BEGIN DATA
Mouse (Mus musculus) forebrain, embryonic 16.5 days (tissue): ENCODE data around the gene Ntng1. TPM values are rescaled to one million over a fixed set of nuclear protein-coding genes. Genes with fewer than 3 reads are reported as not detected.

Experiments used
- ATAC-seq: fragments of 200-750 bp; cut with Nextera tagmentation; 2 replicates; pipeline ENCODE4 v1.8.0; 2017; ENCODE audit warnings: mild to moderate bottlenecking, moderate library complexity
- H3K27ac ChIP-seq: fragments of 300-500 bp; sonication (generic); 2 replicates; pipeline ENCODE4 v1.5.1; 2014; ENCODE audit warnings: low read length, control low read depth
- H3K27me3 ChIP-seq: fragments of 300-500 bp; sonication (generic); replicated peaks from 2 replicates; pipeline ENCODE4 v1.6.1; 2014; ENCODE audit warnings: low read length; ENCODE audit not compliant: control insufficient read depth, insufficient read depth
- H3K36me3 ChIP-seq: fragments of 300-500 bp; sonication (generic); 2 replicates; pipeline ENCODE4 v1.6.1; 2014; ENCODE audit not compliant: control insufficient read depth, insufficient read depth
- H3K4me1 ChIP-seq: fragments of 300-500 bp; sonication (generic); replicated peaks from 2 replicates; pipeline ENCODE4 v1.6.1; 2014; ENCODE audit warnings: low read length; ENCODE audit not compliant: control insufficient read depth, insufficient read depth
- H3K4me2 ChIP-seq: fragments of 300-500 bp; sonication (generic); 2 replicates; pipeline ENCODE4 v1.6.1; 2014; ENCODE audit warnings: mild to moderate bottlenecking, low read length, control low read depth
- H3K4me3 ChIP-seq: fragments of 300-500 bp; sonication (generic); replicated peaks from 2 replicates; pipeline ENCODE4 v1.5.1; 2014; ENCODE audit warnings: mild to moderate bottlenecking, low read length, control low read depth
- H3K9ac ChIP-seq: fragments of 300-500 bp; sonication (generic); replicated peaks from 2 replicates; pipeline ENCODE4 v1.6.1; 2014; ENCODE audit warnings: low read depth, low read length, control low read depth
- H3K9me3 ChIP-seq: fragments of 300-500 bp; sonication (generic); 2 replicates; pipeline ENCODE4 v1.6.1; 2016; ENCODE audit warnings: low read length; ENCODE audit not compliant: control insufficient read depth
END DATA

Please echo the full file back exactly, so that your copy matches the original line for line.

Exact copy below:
Mouse (Mus musculus) forebrain, embryonic 16.5 days (tissue): ENCODE data around the gene Ntng1. TPM values are rescaled to one million over a fixed set of nuclear protein-coding genes. Genes with fewer than 3 reads are reported as not detected.

Experiments used
- ATAC-seq: fragments of 200-750 bp; cut with Nextera tagmentation; 2 replicates; pipeline ENCODE4 v1.8.0; 2017; ENCODE audit warnings: mild to moderate bottlenecking, moderate library complexity
- H3K27ac ChIP-seq: fragments of 300-500 bp; sonication (generic); 2 replicates; pipeline ENCODE4 v1.5.1; 2014; ENCODE audit warnings: low read length, control low read depth
- H3K27me3 ChIP-seq: fragments of 300-500 bp; sonication (generic); replicated peaks from 2 replicates; pipeline ENCODE4 v1.6.1; 2014; ENCODE audit warnings: low read length; ENCODE audit not compliant: control insufficient read depth, insufficient read depth
- H3K36me3 ChIP-seq: fragments of 300-500 bp; sonication (generic); 2 replicates; pipeline ENCODE4 v1.6.1; 2014; ENCODE audit not compliant: control insufficient read depth, insufficient read depth
- H3K4me1 ChIP-seq: fragments of 300-500 bp; sonication (generic); replicated peaks from 2 replicates; pipeline ENCODE4 v1.6.1; 2014; ENCODE audit warnings: low read length; ENCODE audit not compliant: control insufficient read depth, insufficient read depth
- H3K4me2 ChIP-seq: fragments of 300-500 bp; sonication (generic); 2 replicates; pipeline ENCODE4 v1.6.1; 2014; ENCODE audit warnings: mild to moderate bottlenecking, low read length, control low read depth
- H3K4me3 ChIP-seq: fragments of 300-500 bp; sonication (generic); replicated peaks from 2 replicates; pipeline ENCODE4 v1.5.1; 2014; ENCODE audit warnings: mild to moderate bottlenecking, low read length, control low read depth
- H3K9ac ChIP-seq: fragments of 300-500 bp; sonication (generic); replicated peaks from 2 replicates; pipeline ENCODE4 v1.6.1; 2014; ENCODE audit warnings: low read depth, low read length, control low read depth
- H3K9me3 ChIP-seq: fragments of 300-500 bp; sonication (generic); 2 replicates; pipeline ENCODE4 v1.6.1; 2016; ENCODE audit warnings: low read length; ENCODE audit not compliant: control insufficient read depth